Living RoomAs I noted in my review of her previous album, Johnstone is better known as a songwriter than a performer in her own right, her work having been covered by many of Americana’s great and good. As such, Living Room, often stripped to basics with minimal arrangements (the sleeve is just a black and white photo of her and a piano), might be seen more as demos for potential covers by artists looking to add some extra class to their albums than a spotlight for Johnstone herself, but that would be to overlook the quality she brings to her own material.

It opens simply with ‘Is There Nothing’, just voice, piano and Bob Liepman’s cello unveiling the end of a long relationship as she watches her partner walk out of the door to be with his new lover, the tune co-composed by the wonderfully named Blessing Offor, a former contestant on The Voice. Indeed, there are several collaborations, both in terms of music and lyrics, here, the second up being ‘My Heart Belongs To You’, a co-write with Nielson Hubbard and the ubiquitous Ben Glover, the latter part of the backing vocals while David Brewer contributes penny whistle and Johnstone sounds like a female Tom Waits. Glover not only also shares a credit on the similarly themed, Gaelic-flavoured piano waltz ballad ‘Seasons Of Time’, but also sings lead while Johnstone harmonises and accompanies and Olivia Korkola adds violin to the cello and whistle.

She also takes a vocal backseat on ‘That’s What You Don’t Know’, co-writer Hunter Nelson stepping up for a dreamy, pedal steel caressed evocation of some 40s ballroom slow dance on a song about how the screen persona of its celluloid star hides the sadness of the man behind the smile for the camera.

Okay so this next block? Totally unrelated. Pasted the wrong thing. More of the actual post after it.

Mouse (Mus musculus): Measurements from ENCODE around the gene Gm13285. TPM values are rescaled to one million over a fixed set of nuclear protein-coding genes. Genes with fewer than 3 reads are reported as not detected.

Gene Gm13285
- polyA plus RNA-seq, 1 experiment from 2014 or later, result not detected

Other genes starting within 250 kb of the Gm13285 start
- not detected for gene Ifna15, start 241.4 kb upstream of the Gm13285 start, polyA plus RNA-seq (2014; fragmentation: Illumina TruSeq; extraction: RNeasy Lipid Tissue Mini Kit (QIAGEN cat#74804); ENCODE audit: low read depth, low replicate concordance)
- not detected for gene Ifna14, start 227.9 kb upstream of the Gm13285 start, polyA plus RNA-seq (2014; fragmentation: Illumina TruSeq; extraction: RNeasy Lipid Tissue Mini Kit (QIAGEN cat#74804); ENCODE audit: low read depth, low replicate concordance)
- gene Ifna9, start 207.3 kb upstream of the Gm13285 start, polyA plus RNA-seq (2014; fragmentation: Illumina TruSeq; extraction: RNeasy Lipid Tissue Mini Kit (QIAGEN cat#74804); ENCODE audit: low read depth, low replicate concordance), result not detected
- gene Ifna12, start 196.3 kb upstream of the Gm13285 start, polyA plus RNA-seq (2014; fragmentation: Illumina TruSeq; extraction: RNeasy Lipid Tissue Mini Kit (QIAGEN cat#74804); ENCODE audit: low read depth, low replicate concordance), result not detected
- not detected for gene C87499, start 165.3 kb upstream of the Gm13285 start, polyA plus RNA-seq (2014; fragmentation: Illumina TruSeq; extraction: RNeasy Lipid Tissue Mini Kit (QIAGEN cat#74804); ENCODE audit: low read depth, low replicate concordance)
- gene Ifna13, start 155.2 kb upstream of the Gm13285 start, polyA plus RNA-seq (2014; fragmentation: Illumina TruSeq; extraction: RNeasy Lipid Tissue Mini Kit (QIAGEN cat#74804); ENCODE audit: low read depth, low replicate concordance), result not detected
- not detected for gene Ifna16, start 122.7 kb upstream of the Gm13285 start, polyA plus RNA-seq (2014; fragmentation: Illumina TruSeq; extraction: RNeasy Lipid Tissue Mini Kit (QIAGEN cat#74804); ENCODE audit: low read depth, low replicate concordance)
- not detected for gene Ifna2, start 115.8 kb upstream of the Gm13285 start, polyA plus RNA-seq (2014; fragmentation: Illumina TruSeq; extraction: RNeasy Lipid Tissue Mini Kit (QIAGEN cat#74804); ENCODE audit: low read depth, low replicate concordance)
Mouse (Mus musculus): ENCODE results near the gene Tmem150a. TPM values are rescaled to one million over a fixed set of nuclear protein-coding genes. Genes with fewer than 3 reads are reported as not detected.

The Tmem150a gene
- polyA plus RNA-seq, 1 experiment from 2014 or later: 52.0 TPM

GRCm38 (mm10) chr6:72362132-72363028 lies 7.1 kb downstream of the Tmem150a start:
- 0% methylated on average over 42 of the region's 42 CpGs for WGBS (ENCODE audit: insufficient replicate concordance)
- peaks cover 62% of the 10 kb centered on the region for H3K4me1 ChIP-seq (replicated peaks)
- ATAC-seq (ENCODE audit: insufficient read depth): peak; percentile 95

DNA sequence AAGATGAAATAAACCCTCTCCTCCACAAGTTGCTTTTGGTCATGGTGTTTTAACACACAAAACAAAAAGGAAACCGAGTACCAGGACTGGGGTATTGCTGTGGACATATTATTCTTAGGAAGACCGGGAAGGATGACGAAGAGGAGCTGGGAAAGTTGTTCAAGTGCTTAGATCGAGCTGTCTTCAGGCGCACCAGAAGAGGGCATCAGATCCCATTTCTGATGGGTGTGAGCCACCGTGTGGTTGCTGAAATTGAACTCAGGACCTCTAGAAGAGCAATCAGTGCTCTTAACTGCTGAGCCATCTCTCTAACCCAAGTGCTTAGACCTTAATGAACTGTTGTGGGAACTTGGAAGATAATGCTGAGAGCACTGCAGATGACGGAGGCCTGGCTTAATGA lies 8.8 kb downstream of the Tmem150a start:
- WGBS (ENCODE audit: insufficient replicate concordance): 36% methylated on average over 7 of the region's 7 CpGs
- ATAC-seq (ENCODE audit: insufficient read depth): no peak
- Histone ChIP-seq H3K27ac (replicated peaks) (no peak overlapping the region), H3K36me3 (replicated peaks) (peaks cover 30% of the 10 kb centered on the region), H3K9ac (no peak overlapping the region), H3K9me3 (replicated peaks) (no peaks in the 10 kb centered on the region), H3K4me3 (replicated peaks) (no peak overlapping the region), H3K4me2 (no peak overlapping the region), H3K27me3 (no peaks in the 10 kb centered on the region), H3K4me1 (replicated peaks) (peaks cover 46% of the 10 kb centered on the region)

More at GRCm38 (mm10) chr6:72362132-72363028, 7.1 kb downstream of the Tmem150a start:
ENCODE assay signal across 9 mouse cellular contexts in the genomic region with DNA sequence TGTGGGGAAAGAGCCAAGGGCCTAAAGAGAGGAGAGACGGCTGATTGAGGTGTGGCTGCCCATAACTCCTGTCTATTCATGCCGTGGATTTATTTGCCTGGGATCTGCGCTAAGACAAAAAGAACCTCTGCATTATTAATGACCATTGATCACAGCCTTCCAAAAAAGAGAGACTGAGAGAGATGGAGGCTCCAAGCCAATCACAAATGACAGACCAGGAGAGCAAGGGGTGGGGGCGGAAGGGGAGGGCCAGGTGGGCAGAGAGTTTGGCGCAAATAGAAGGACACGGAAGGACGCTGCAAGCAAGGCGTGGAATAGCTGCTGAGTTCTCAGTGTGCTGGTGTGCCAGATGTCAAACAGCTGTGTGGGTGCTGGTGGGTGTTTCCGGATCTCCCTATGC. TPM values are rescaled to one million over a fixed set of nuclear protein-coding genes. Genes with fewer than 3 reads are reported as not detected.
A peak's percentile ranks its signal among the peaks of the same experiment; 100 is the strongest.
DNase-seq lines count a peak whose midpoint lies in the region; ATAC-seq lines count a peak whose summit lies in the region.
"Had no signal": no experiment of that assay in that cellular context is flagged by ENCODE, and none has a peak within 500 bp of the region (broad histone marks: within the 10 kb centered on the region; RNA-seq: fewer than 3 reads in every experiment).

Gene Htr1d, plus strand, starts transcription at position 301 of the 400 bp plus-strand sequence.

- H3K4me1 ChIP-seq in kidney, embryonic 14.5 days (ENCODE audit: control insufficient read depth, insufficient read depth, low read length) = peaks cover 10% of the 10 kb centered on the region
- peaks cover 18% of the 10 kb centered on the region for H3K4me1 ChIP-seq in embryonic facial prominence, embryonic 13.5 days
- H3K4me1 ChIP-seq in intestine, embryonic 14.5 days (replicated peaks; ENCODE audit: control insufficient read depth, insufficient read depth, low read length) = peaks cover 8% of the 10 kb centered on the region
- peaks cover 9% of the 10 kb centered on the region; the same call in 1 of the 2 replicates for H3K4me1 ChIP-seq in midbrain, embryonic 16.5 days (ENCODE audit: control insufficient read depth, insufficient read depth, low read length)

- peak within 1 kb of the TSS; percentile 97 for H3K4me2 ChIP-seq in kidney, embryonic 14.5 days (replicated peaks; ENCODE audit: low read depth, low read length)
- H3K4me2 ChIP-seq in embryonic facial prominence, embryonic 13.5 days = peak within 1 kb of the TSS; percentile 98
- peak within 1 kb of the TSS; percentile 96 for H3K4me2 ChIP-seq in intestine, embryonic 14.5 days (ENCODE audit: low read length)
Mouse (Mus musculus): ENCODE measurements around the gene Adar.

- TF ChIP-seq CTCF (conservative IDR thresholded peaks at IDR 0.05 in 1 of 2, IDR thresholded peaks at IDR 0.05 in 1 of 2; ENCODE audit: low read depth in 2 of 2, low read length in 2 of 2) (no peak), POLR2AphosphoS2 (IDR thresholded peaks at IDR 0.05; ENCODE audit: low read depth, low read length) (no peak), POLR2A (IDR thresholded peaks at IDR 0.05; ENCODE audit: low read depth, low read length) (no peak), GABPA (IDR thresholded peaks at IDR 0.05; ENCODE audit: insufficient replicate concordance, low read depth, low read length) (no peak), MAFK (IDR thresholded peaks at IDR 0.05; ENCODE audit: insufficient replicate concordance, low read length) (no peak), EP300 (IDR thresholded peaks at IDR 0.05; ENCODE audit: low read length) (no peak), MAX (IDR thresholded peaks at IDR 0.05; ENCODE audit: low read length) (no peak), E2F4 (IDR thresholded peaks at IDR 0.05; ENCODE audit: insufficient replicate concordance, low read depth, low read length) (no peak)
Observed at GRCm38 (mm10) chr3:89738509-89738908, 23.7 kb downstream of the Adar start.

Her vocals back in the mix behind the piano, the reflective ‘All I Ever Do’ adds percussion and David Pomeroy’s fretless bass to the pedal steel and whistle with Tim Hockenberry on harmonies as the lyrics mix loss and hope in the lines “It’s a lonely life I’m living/But I’m gonna wait and see/What this old, broken-down world/Has left for me”.

Again featuring cello and pedal steel, ‘One Good Reason’ is a wholly self-penned song of a relationship in crisis, but not yet past the point of no return (“We’ve got so much to lose/You’d never be so blind/Or fool enough to choose/To leave it all behind”), while, shifting rhythm patterns, ‘Serenita’, co-written with Maggie Doyle, sung by Brandon Jesse, Johnston duetting on the chorus with Linley Hamilton on trumpet, turns to storytelling about a wedding doomed to tragedy when a storm blows in, the groom left waiting at the chapel and now drinking away his despair.

Another solo Johnstone credit, here with Matt Rollings adding accordion to cello and pedal steel, ‘I Guess It’s Gonna Be That Way’ strikes a seasonal note, although its theme of being alone at Christmas with your regrets, through the actions of your own dysfunctional heart, is on the bittersweet side of festive.

The final two numbers are both all her own work, Nick Scott and Hockenberry accompanying on upright bass and trombone, respectively, for ‘So Easy To Forget’, a song of the hurt of being let go that essentially revisits Jim Reeves’ Am I That Easy To Forget’ from the female perspective of “an ordinary fling” who’d hoped for something more. It ends in total solo mode with ‘Paradise’, a song about past dreams, present laughter and future hopes that play out as a wistful piano ballad but which, in other hands, could equally as easily be transformed into a Springsteenesque full-powered anthem. That’s the sign of a real songwriter; the album serves eloquent reminder that Johnstone superbly embodies the singer half of the hyphenate too.

Mike Davies

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‘One Good Reason’ – live: